Submitted to: Federation of American Societies for Experimental Biology Conference
Publication Type: Abstract Only
Publication Acceptance Date: November 10, 2005
Publication Date: March 6, 2006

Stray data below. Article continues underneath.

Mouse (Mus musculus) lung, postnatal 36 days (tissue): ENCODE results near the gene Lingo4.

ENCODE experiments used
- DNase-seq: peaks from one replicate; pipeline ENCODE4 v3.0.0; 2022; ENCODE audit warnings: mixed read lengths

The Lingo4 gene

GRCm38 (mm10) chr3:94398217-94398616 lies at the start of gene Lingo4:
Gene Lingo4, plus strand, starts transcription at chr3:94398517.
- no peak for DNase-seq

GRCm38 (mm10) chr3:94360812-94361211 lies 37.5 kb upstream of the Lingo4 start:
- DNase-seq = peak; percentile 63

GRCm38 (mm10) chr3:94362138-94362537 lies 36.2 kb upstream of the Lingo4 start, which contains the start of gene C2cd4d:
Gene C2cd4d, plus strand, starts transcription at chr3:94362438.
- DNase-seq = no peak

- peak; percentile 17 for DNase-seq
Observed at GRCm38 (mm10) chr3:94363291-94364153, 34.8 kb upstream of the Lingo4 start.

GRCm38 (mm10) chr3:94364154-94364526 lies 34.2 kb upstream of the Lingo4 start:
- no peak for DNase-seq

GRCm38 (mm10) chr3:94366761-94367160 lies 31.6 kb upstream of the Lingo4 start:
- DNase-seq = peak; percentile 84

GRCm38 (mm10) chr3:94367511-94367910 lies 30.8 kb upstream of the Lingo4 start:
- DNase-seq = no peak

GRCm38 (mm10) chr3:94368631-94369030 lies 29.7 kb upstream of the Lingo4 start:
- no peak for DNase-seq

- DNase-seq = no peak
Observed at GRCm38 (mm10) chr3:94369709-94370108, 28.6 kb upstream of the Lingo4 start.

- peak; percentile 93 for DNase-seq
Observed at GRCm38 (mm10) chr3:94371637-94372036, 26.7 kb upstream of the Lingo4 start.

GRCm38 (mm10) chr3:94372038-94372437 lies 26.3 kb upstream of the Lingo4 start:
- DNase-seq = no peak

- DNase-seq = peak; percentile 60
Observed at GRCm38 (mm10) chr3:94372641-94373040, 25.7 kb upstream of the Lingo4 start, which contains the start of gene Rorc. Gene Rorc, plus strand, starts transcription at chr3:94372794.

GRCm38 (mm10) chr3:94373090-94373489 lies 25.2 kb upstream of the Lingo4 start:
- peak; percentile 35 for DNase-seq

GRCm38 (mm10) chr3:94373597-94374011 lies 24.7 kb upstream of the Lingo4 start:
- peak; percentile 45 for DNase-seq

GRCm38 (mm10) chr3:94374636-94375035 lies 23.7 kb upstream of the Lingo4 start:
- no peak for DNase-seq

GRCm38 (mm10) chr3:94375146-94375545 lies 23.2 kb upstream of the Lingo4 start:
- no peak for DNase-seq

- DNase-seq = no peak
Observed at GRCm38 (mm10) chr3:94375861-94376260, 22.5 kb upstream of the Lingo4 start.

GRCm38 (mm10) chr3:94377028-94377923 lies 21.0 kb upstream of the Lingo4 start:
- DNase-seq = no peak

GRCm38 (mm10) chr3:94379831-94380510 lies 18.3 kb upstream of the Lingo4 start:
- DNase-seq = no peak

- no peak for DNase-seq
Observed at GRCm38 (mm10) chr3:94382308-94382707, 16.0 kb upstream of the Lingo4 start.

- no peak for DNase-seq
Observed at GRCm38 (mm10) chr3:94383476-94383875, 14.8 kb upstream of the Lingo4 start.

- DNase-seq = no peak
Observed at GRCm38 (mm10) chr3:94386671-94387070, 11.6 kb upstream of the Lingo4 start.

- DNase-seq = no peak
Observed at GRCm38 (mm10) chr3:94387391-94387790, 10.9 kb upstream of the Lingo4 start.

Citation: Hadley, K.B., Hunt, J.R. 2006. Zinc regulation of skeletal matrix remodeling activities in growing rats [abstract]. FASEB J. 20(4):A626. Technical Abstract: Zinc (Zn) deficiency causes abnormal skeletal development involving growth plate defects. Therefore, Zn regulation of bone matrix synthesis and resorption was investigated. Male weanling rats (n=6/group) were fed an AIN-96G based diet with egg albumin, containing 2.5, 5, 7.5, 15, or 30 µg/g Zn as ZnCO3 for 21d. Femur Zn and SLC39A2 (Zip2) mRNA levels were used as indicators of changes in bone Zn status. The Zn metalloenzymes, femur alkaline and tartrate resistant alkaline phosphatases (ALP and TRAP, respectively), carbonic anhydrase II (CAII), and matrix metalloproteinase (MMP) -2 and -9 activities from femoral-head extracts were measured. Femur Zn (means + SEM) increased directly (p < 0.05) from 0.9 + 0.1 to 4.2 + 0.1 µmols Zn/g dry weight in rats fed 5 to 30 µg Zn/g diet. Changes in Zip-2 gene expression were at least 10-fold greater between 5 and 15 µg Zn/g diet, and then decreased to less than 50% at 30 µg/g, relative to rats fed 2.5µg/g. Average delta threshold cycle numbers were not significantly different, however. ALP and TRAP p-nitrophenol (pNP) release activities increased (p<0.05, 22 + 9 to 61 + 11 and 6 + 1 to 16 + 1 µmols pNP/mg, respectively) with dietary Zn from 7.5 to 30 µg/g diet. In contrast, zymography of MMP-2 and -9 showed decreased activities (p < 0.05, 26 + 2 to 4 + 2 and 9 + 1 to 2 + 1 units) from 2.5 to 5 µg Zn/g diet and then remained level, relative to 30 µg Zn/g values. CAII activity also remained nearly constant from 2.5 to 15 µg Zn/g, and then decreased from 21+ 2 to 13 + 3 munits/mg (p < 0.05) at 30 µg Zn/g diet. These results indicate a dietary Zn requirement greater than 15µg/g for optimal bone mineralization potential in growing rats, and provide insight into osseous Zip-2 regulation by Zn status.